University CIOs Have The Hardest Job
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University CIOs Have The Hardest Job

Neal Tilley, Director- Business Development Education Vertical, Alcatel-Lucent Enterprise
Neal Tilley, Director- Business Development Education Vertical, Alcatel-Lucent Enterprise

Neal Tilley, Director- Business Development Education Vertical, Alcatel-Lucent Enterprise

I salute the Higher Education CIOs across the world. No other enterprise would have the complex mix of constituents, diverse technology demands and unique budget constraints. Every university CIO has to balance the expectations of the Students (customer) Teaching staff(User) and their invested strategy from its Governing body (whether State or Privately run). It’s not easy.

It’s not just a case that CIOs have to accommodate solutions to meet new device proliferation that is appearing across the campus, it’s all about keeping everyone happy, a level of customer service that is demanded by everyone and would floor any normal enterprise CIO. This is an era that is filled with a BYOD and Personal Cloud agenda that is written by the all the higher education users themselves. The personal cloud is described as a mobile computing and communications environment in which users have several expectations are now paramount to an Education CIO, namely:

• The ability to seamlessly merge the personal and professional use of their various devices
- Easy access to the services and applications they’ve grown accustomed to, again across both their professional and personal lives—and yes, that includes social media sites

• The ability to easily move files from one device to another, a task that service that is common place in the consumer world now has to be seamless across a University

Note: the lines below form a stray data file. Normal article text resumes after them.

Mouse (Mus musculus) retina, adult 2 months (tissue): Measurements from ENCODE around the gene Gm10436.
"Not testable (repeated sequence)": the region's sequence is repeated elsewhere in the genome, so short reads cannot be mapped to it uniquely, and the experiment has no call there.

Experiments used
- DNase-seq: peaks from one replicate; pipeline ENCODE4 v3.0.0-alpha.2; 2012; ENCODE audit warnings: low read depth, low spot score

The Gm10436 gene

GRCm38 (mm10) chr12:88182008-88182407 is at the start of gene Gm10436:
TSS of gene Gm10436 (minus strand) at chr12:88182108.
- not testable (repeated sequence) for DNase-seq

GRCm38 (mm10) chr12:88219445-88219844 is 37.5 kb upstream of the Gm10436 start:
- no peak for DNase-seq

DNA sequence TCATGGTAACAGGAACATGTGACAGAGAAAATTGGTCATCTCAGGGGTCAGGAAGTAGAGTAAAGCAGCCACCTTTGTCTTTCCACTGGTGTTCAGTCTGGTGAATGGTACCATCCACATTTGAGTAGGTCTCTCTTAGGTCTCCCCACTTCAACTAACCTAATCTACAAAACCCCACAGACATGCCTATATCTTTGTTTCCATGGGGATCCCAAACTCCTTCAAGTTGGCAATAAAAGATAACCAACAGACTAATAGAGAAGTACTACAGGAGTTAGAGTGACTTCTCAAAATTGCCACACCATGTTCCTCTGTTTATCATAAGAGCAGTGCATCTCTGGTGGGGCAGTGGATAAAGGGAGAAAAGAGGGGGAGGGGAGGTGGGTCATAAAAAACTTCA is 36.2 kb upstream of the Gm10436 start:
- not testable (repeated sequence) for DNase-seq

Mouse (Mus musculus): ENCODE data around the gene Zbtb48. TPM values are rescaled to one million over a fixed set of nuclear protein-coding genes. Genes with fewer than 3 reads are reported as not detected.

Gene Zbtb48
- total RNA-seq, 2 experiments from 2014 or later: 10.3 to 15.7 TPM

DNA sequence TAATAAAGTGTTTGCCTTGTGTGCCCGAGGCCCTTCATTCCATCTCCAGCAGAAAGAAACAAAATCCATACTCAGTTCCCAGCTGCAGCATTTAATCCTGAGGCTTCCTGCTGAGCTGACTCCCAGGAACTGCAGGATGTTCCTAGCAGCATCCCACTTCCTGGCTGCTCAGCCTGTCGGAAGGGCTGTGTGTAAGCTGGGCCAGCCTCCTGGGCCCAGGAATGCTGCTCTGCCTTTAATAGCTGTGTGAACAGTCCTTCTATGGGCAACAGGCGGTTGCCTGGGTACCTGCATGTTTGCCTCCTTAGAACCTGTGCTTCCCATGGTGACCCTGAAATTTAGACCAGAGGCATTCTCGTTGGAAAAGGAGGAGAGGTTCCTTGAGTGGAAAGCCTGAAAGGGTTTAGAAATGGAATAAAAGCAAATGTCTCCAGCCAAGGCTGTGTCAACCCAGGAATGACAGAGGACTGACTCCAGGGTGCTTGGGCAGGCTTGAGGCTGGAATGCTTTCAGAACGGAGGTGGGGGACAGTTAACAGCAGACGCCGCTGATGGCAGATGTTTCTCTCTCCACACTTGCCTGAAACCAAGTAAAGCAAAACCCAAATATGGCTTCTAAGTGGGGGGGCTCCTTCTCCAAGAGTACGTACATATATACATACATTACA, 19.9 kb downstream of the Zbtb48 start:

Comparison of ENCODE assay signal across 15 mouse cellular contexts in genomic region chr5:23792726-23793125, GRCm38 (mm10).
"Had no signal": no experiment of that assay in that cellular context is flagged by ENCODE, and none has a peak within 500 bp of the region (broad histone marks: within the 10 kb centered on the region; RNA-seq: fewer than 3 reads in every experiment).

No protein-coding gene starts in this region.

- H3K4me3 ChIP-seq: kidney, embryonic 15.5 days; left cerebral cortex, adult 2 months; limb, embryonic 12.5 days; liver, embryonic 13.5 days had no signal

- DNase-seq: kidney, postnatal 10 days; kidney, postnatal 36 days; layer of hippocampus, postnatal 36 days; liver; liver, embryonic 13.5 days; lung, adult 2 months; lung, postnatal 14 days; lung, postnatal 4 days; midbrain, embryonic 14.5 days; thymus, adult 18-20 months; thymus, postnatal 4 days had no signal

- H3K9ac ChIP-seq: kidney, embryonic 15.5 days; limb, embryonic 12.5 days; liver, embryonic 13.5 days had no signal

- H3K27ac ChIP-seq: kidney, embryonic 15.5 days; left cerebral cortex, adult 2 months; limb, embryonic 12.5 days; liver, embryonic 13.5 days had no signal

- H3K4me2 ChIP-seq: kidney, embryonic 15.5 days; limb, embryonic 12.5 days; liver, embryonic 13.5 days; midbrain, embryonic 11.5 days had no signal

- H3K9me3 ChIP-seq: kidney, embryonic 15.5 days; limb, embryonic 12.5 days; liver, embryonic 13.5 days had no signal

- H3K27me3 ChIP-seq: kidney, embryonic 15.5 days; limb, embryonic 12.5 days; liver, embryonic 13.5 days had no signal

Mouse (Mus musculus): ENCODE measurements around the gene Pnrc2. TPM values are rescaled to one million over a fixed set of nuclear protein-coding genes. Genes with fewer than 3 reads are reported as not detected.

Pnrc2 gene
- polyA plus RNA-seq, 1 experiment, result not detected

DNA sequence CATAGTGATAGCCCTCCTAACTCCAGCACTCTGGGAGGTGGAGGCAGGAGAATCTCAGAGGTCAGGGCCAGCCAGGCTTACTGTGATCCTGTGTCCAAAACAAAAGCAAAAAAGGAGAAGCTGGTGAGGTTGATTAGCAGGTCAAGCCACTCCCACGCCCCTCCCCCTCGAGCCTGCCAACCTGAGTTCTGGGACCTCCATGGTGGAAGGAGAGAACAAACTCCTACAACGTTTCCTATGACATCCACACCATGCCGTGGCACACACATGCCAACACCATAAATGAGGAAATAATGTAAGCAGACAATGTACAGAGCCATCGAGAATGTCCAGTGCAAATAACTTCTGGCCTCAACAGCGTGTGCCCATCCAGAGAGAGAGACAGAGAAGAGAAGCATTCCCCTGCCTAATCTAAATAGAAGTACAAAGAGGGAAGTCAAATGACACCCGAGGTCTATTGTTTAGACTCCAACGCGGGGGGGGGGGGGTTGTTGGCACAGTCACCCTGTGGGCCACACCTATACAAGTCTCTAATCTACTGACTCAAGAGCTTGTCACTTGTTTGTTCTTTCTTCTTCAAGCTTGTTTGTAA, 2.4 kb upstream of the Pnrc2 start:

• Complete control over how they communicate, choosing from voice, video, tweet and text at will—meaning that all media must be synchronized on all of their computing and communications devices, and not restricted.

In a recent University study, it is believed that around 40 percent of the student population had three devices connected simultaneously. Of which 39 percent are on social media applications every 10 minutes, while 90 percent of teachers are use Social Media as part of the classroom communication.

The idea of Student’s employing multiple devices day to day, with no guarantee they will stick to a predictable pattern of usage also dramatically multiplies the sheer number of devices that IT must secure and support. Clearly, the traditional model of access security tied to a single device will quickly become too complex, and effect the user satisfaction. What’s needed is security that’s tied to the constituents, with policies that apply to whatever device that person may employ at any given time, but sensitive to the priority of educating students.

Bandwidth is another issue. In a world where most every device is video-capable, bandwidth requirements can increase dramatically. Students and Teaching staff will consume every megabyte that is available between the personal and the professional activities on the University network. Consider the launch of the XBOX one and PS4? Not only are they next generation devices that will consume more bandwidth than ever before, but the combine all the elements that will mean a huge drain on the dorm or campus network. But it’s an expectation that will be high on new student’s list of needs!

That goes also for both wired and wireless networks, given that the users expect to be connected no matter where they may be. Education CIOs need a way to control bandwidth usage to ensure that educational-related video sessions get preference over the ability of students to video conference friends while they download the latest game at the same time.

Such access tools are crucial for ensuring that Students and Teaching professionals consistently experience good response times no matter what application they’re using, from any device and location.

In short, Education CIOs have unique issues to confront when supporting the era of BYOD and personal clouds. Specifically, CIOs need to bring five essential attributes to the Higher Education environment:

• Real-time, dynamic bandwidth allocation of the sort described above
• User-centric connections that are prioritized by the network itself
• Meaningful presence information to put context around a contact’s availability.
• Native video capabilities that take advantage of the video capabilities built into most devices and makes possible multiparty video conferencing without the need for expensive, complex bridging equipment